other good casting site for sandcasting
http://foundry101.com/

Any body in Southern California let's get together for a hands on.

Attached new celtic design machined in butter board ready to make a mold to cast
birds.jpg

Brad
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  #12  
Old 10-05-2006, 10:58 PM
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Saw a post mentioning how much slag you'll get with beer cans. Did some work years ago for a major beer company and got to know a bit about their can making process. The cans are aluminum, with a thin plastic coating on the inside and some ink on the outside. The TOP of the beer can is an alloy of aluminum and magnesium. Recyclers use chlorine to remove the magnesium - NOT something I'd recommend for the home user. Point is that you can cut out the tops and avoid the magnesium problem.


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  #13  
Old 10-05-2006, 11:50 PM
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B.Finnigan B.Finnigan is offline
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I didn't realize the tops were a Al/Mg alloy. I may have to collect some tops for some casting experiements. Ground up that would be a great thermite fuel. It would probably light at a lower temp the 3K.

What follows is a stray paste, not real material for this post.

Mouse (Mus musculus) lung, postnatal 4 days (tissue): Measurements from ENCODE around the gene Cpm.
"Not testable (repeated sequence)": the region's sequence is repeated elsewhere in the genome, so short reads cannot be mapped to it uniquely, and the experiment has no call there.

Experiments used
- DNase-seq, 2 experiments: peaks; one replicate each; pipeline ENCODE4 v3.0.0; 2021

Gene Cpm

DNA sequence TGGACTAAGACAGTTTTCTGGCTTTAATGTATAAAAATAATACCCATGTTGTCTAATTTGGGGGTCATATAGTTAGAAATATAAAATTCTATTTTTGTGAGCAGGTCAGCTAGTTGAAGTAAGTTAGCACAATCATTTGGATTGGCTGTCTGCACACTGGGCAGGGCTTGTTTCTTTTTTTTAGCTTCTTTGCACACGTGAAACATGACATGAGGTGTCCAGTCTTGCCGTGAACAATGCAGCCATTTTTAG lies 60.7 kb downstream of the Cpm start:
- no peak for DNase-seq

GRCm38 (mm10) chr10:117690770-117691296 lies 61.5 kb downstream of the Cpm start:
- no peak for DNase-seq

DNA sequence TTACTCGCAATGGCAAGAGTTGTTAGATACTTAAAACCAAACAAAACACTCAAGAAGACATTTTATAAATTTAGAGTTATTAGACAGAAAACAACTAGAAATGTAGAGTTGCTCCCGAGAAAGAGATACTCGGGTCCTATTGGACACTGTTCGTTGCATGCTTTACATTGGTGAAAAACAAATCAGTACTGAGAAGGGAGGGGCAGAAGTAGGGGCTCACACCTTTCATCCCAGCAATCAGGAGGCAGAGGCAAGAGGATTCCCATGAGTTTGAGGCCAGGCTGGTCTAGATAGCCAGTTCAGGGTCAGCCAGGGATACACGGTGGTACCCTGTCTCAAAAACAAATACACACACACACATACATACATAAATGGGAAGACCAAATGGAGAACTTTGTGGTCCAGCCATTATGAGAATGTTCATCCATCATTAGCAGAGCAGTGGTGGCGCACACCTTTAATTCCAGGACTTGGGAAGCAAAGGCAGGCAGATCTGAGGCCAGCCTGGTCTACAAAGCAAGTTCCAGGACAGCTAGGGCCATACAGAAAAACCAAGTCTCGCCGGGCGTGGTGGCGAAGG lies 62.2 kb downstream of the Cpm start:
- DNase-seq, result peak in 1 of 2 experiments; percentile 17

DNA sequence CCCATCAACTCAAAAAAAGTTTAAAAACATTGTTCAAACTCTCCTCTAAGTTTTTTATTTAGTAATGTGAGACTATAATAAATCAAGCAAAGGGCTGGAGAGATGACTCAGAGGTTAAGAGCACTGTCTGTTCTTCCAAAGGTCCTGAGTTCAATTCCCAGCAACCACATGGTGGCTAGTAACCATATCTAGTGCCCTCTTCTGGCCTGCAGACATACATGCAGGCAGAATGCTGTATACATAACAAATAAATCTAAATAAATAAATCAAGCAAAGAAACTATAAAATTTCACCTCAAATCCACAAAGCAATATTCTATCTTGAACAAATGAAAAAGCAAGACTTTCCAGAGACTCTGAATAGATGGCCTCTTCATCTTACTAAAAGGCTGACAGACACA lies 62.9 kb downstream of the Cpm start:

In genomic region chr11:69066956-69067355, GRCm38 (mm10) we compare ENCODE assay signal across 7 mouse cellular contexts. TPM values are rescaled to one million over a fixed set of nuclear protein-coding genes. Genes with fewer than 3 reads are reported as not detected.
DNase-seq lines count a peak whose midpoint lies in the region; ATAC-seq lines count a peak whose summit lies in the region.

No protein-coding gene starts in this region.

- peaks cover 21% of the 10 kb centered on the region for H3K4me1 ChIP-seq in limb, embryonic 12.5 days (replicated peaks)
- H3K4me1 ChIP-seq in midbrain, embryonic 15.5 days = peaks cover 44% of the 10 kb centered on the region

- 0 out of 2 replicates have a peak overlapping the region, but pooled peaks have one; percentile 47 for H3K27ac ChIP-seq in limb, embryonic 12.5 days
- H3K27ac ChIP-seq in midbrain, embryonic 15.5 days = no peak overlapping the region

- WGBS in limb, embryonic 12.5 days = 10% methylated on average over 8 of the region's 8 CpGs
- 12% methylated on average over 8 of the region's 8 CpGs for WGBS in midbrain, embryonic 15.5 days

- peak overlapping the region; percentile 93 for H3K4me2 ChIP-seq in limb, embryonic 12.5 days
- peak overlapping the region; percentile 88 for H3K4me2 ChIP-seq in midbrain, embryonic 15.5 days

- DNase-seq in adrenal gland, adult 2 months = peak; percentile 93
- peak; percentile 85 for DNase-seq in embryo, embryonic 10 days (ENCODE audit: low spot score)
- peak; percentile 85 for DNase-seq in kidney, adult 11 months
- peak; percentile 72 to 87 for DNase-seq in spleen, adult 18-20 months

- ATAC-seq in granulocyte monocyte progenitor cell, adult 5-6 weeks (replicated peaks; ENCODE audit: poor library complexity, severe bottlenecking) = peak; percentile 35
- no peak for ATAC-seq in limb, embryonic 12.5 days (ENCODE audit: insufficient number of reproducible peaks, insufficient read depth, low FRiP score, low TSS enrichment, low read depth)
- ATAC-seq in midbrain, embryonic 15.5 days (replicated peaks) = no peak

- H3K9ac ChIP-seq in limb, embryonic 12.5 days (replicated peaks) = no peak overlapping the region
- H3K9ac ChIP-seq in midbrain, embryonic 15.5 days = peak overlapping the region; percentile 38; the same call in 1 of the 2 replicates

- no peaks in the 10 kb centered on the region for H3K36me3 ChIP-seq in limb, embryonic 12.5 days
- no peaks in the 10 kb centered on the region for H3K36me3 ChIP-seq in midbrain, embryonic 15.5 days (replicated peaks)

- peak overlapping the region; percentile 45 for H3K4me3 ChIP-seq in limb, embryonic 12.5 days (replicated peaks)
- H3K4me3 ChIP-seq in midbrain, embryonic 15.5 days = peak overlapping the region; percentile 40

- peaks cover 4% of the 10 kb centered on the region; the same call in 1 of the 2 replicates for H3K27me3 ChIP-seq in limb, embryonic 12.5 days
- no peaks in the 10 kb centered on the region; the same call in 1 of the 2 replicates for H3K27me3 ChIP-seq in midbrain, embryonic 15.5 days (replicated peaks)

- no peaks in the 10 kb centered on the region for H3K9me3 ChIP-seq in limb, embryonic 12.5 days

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  #14  
Old 10-06-2006, 03:12 AM
didtas didtas is offline
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Re Casting.

HI GUYS,

I have done a fair bit of casting at home,bronze ,cast iron and aluminium.a good source for aluminium is the car scrap yard ,Mazda rotory engine blocks melt and cast well.
On the subject of casting books ,there is a book called THE METAL CASTERS BIBLE,AUTHOR C W AMMEN.this is a good book on casting.

I use fine sand mixed with sodium silicate which is then gassed with carbon dioxide {food grade} to harden up the sand.I use this for all metals.


Regards DANIEL DIDTAS.
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  #15  
Old 11-21-2006, 05:32 PM
jdm61 jdm61 is offline
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Hey Ed.......Isn't the Ruana shop kinda close to you? They have been doing that as long as anyone.